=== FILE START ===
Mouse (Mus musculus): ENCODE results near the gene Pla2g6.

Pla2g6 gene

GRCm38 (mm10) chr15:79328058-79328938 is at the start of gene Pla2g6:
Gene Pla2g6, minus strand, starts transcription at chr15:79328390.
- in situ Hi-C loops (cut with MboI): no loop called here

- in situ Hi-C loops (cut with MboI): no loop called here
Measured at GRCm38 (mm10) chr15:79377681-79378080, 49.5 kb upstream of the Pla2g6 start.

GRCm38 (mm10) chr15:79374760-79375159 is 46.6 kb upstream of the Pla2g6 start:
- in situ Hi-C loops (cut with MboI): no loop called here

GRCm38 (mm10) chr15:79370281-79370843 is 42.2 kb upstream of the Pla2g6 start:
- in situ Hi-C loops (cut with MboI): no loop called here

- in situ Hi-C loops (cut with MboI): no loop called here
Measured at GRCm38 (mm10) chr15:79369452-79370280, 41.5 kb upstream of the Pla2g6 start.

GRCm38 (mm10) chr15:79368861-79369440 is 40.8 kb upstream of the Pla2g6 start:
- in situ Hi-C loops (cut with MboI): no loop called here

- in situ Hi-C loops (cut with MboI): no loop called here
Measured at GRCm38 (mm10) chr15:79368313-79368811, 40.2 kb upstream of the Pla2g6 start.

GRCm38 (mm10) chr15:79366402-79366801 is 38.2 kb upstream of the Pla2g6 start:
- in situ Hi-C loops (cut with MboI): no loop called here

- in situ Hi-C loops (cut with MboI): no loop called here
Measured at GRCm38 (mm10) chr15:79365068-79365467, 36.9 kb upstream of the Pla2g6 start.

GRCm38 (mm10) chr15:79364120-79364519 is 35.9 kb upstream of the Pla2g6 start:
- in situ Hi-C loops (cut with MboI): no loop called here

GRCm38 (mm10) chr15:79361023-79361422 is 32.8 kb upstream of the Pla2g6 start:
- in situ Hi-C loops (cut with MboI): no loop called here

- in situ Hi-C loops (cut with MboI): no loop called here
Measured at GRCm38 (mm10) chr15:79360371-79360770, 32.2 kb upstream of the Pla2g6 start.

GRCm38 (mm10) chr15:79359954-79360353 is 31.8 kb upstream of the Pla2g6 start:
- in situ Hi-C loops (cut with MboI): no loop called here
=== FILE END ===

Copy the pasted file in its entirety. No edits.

Mouse (Mus musculus): ENCODE results near the gene Pla2g6.

Pla2g6 gene

GRCm38 (mm10) chr15:79328058-79328938 is at the start of gene Pla2g6:
Gene Pla2g6, minus strand, starts transcription at chr15:79328390.
- in situ Hi-C loops (cut with MboI): no loop called here

- in situ Hi-C loops (cut with MboI): no loop called here
Measured at GRCm38 (mm10) chr15:79377681-79378080, 49.5 kb upstream of the Pla2g6 start.

GRCm38 (mm10) chr15:79374760-79375159 is 46.6 kb upstream of the Pla2g6 start:
- in situ Hi-C loops (cut with MboI): no loop called here

GRCm38 (mm10) chr15:79370281-79370843 is 42.2 kb upstream of the Pla2g6 start:
- in situ Hi-C loops (cut with MboI): no loop called here

- in situ Hi-C loops (cut with MboI): no loop called here
Measured at GRCm38 (mm10) chr15:79369452-79370280, 41.5 kb upstream of the Pla2g6 start.

GRCm38 (mm10) chr15:79368861-79369440 is 40.8 kb upstream of the Pla2g6 start:
- in situ Hi-C loops (cut with MboI): no loop called here

- in situ Hi-C loops (cut with MboI): no loop called here
Measured at GRCm38 (mm10) chr15:79368313-79368811, 40.2 kb upstream of the Pla2g6 start.

GRCm38 (mm10) chr15:79366402-79366801 is 38.2 kb upstream of the Pla2g6 start:
- in situ Hi-C loops (cut with MboI): no loop called here

- in situ Hi-C loops (cut with MboI): no loop called here
Measured at GRCm38 (mm10) chr15:79365068-79365467, 36.9 kb upstream of the Pla2g6 start.

GRCm38 (mm10) chr15:79364120-79364519 is 35.9 kb upstream of the Pla2g6 start:
- in situ Hi-C loops (cut with MboI): no loop called here

GRCm38 (mm10) chr15:79361023-79361422 is 32.8 kb upstream of the Pla2g6 start:
- in situ Hi-C loops (cut with MboI): no loop called here

- in situ Hi-C loops (cut with MboI): no loop called here
Measured at GRCm38 (mm10) chr15:79360371-79360770, 32.2 kb upstream of the Pla2g6 start.

GRCm38 (mm10) chr15:79359954-79360353 is 31.8 kb upstream of the Pla2g6 start:
- in situ Hi-C loops (cut with MboI): no loop called here